The Scoop on Easter

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By Bill Koch, editor

By Bill Koch

How do you write a column as a newspaper editor about a sacred holiday that is uniquely Christian?

With profundity and boldness, some of you may declare.

But the real world of secular journalism sternly averts our gaze to other priorities, to matters of civility and respect for other views. We must consider and honor other perspectives, conventional wisdom asserts. We must not offend.

While true, the words ring with hollow and hilarious irony. In a culture that so lacks those basic tenets, we suddenly espouse principles that the devout would claim are uniquely Christian in nature? Ah, isn’t that the rub?

We shan’t evangelize the sacred for the sake of upsetting those who find the sacred intolerable – even narrow minded and offensive.

Dare I proceed further?

Yes, I will. Easter, nonetheless, still rests on the calendar’s horizon. It has not as yet been expunged from our essential timelines.

Behold Easter. It is April 21. That’s a Sunday.

It is the celebration of the life and death of a man named Jesus. That name. It has not yet been deemed politically or culturally profane or a slur. We are still entitled to utter it, and with the same exuberance as others who may view life through different prisms.

The more devout and impassioned of those in the Christian community call it Resurrection Sunday. In certain circles, that alone is almost considered an affront or, at least, a marvel.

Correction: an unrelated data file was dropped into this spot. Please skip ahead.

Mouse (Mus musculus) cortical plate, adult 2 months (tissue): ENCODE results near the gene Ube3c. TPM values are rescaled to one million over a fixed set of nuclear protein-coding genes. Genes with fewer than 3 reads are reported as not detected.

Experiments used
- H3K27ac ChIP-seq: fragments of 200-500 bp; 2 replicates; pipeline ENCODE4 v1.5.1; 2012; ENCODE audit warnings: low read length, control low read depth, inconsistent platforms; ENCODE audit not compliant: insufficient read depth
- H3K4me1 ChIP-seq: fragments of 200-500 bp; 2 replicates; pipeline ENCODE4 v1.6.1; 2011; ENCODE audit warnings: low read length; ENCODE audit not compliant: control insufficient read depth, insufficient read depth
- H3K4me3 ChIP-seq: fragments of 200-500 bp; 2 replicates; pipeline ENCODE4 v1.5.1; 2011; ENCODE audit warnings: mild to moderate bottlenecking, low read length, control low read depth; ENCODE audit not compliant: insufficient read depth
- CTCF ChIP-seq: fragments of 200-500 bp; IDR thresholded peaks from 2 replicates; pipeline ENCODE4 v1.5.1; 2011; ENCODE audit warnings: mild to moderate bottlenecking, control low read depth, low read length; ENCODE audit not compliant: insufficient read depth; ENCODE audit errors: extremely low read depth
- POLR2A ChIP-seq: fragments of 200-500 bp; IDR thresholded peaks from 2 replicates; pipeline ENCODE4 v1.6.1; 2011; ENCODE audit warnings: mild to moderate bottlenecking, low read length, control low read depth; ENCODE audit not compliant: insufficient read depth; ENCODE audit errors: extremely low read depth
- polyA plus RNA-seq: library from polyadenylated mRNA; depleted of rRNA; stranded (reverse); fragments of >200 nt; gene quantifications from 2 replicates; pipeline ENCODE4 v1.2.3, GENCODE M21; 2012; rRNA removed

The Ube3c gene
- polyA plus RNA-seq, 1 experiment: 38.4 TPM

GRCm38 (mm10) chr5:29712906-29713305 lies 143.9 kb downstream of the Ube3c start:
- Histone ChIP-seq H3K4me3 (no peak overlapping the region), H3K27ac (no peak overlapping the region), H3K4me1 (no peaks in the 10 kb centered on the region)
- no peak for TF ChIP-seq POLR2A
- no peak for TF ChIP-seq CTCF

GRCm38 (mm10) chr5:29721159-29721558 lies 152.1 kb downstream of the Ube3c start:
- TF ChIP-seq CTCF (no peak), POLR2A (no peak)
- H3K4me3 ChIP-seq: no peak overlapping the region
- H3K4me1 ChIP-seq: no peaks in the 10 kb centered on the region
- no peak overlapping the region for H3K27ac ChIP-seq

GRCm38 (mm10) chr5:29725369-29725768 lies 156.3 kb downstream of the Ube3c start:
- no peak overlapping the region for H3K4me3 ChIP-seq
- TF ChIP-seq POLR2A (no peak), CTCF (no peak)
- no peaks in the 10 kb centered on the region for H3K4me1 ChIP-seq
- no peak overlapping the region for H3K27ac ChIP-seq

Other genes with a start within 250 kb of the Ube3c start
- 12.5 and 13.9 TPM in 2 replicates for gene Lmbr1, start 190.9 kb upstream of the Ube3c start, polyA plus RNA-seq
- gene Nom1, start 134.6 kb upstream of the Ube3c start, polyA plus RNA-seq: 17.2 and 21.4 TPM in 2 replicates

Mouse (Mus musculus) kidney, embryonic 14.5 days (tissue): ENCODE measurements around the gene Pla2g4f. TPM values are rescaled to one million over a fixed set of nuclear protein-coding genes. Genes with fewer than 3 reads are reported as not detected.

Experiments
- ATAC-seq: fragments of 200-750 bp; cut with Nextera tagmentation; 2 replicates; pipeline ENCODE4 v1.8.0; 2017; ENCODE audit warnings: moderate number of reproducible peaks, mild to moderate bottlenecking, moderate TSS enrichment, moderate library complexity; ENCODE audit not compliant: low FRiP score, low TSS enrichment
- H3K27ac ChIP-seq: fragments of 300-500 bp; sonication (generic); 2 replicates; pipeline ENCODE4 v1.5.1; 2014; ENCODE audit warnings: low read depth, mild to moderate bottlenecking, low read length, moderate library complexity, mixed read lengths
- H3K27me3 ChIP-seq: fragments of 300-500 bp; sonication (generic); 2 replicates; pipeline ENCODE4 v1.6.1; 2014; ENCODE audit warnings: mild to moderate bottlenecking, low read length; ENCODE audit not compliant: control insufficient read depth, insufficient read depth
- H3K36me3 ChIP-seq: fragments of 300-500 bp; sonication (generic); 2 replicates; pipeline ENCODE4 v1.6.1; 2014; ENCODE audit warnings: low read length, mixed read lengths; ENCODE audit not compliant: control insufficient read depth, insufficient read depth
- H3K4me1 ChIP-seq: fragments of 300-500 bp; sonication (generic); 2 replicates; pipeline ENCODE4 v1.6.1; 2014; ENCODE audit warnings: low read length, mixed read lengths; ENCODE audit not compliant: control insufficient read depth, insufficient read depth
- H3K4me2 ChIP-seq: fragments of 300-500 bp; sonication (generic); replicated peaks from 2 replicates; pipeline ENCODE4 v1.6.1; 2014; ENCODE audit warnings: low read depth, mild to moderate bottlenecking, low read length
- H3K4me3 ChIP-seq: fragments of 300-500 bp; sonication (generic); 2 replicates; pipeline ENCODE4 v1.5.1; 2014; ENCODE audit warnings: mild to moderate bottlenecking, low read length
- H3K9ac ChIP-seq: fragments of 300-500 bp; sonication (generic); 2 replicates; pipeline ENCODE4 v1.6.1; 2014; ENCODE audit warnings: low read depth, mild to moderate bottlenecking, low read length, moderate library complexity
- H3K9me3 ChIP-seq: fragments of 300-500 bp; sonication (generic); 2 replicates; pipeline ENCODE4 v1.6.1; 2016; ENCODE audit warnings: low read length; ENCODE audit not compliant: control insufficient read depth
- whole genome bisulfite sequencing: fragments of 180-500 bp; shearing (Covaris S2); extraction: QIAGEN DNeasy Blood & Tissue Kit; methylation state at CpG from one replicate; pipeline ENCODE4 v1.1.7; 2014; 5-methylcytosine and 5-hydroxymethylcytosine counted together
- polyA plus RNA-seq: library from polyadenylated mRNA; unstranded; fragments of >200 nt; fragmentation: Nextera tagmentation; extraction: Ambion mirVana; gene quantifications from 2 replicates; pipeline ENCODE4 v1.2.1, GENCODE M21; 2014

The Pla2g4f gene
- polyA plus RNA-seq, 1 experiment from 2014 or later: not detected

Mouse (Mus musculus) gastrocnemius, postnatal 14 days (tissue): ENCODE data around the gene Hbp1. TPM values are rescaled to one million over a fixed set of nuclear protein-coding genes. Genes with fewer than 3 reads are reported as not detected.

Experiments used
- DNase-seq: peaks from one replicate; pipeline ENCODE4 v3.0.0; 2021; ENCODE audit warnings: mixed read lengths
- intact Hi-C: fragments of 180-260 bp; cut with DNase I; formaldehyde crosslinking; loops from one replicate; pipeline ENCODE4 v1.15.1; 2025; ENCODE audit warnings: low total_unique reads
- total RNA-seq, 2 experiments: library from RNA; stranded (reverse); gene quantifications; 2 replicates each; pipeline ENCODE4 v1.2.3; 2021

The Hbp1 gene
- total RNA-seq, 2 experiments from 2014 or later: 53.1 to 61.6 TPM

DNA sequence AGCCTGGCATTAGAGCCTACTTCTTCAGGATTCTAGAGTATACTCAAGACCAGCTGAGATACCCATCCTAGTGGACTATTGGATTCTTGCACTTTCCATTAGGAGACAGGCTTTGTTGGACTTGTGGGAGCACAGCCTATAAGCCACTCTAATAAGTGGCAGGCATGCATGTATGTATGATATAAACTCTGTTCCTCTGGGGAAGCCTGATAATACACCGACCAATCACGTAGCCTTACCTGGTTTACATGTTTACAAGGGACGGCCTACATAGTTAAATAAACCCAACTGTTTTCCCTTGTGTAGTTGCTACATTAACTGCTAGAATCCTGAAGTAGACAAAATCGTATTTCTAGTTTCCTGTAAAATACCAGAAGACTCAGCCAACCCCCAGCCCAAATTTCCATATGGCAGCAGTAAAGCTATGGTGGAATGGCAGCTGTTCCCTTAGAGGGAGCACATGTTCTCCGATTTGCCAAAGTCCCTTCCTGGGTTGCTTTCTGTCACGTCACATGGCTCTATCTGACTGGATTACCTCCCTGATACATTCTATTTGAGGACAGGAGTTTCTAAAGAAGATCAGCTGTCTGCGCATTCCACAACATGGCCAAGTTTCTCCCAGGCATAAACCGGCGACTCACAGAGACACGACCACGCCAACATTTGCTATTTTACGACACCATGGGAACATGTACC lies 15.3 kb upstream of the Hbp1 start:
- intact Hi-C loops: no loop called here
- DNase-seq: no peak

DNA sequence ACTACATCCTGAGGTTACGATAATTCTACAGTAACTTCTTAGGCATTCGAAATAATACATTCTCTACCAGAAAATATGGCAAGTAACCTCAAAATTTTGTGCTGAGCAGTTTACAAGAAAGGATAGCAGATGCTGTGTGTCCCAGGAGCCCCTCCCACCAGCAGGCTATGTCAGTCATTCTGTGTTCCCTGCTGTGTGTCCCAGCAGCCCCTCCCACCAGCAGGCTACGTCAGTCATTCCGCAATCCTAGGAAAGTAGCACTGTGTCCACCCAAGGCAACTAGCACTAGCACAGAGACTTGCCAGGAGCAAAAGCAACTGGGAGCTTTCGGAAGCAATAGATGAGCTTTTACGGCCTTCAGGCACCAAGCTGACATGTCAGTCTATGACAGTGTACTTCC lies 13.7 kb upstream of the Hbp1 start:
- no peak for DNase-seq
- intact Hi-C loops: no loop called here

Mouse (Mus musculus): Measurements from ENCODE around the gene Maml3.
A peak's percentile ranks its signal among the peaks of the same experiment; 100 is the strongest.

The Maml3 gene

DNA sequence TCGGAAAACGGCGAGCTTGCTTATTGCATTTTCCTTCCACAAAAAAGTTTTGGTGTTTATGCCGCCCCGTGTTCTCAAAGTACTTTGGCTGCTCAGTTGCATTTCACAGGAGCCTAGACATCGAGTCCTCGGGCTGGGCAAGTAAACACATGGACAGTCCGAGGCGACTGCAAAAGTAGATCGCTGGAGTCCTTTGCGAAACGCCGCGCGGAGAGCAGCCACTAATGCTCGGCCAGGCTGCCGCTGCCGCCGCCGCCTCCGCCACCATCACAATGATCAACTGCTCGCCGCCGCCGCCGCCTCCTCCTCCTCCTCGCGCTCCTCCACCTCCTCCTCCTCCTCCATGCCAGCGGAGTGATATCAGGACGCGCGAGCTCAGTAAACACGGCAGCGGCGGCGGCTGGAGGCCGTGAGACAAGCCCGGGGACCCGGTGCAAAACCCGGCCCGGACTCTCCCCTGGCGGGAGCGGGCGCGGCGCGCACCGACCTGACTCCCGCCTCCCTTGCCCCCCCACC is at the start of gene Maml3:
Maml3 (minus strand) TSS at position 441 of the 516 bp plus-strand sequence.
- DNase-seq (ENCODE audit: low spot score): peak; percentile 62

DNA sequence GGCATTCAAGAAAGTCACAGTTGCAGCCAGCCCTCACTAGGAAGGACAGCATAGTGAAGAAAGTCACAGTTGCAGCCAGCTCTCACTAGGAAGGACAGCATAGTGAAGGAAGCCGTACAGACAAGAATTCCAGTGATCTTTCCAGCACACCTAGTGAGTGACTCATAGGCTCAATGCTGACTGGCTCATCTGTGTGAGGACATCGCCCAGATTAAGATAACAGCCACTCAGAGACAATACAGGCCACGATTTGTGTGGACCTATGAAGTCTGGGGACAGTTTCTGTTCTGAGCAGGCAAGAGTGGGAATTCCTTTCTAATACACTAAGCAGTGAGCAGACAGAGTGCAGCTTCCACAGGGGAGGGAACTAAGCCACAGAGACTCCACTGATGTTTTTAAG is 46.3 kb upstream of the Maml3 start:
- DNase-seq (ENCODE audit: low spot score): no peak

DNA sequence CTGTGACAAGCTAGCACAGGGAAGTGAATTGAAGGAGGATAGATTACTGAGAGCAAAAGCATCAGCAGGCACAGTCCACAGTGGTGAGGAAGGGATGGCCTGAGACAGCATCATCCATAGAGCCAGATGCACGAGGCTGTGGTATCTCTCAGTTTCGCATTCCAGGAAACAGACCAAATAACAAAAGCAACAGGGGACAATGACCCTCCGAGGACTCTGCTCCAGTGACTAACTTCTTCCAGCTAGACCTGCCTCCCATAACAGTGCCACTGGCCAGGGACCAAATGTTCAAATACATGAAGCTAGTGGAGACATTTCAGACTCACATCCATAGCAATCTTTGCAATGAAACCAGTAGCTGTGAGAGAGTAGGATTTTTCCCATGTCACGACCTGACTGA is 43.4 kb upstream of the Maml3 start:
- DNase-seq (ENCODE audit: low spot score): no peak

Resurrection. It means “the action or fact of resurrecting or being resurrected.” “Resurrect” means to “restore (a dead person) to life.”

The word delves even deeper within the sphere of real Christianity. Jesus claimed he was God incarnate, that he would die for the sins of humanity and that he would inconceivably suffer for its innate corruption. In the process, he would be making a redemptive offer.

Those, indeed, are extravagant proclamations, yet millions believe and stake their lives and livelihoods on their veracity. They audaciously construct their manners of living – and dying – on that one pivot point.

For the “rational” among us, that type of believing must surely be insane, delusional, dangerous or true.

And still we approach Easter with sincerity, with a stir in our hearts, with an eerie, ethereal, unsettling zeal.

Some of us may celebrate with eggs and bunnies and Sunday morning “go to meeting” attire. Some may simply ignore the day, just marking it off the calendar as another useless or convenient holiday. But others are drawn to it – with passion that transcends human understanding.

A snarky actor once quipped that believers are obligated to prove God exists. He smugly mocked the startled response many believers sometimes give when atheists proclaim their beliefs.

The atheist so misses the point. Must we prove the sky is blue? Must we prove we love and laugh and dance? Must we prove we breathe fresh air? Must we prove beauty and goodness exist?

Yes. Easter is coming. It’s just two weeks away. Many may look forward to the prospects of returning to church as if being drawn by some esoteric obligation. Others may scoff; it is, after all, mere fairytale, right?

Still, Easter provides an offer, an incomprehensive treasure which millions and millions of people have accepted.

Yes, we may still speak our minds and hearts. We are entitled. Celebrate Easter. Celebrate the resurrection. And celebrate your right to say why you celebrate.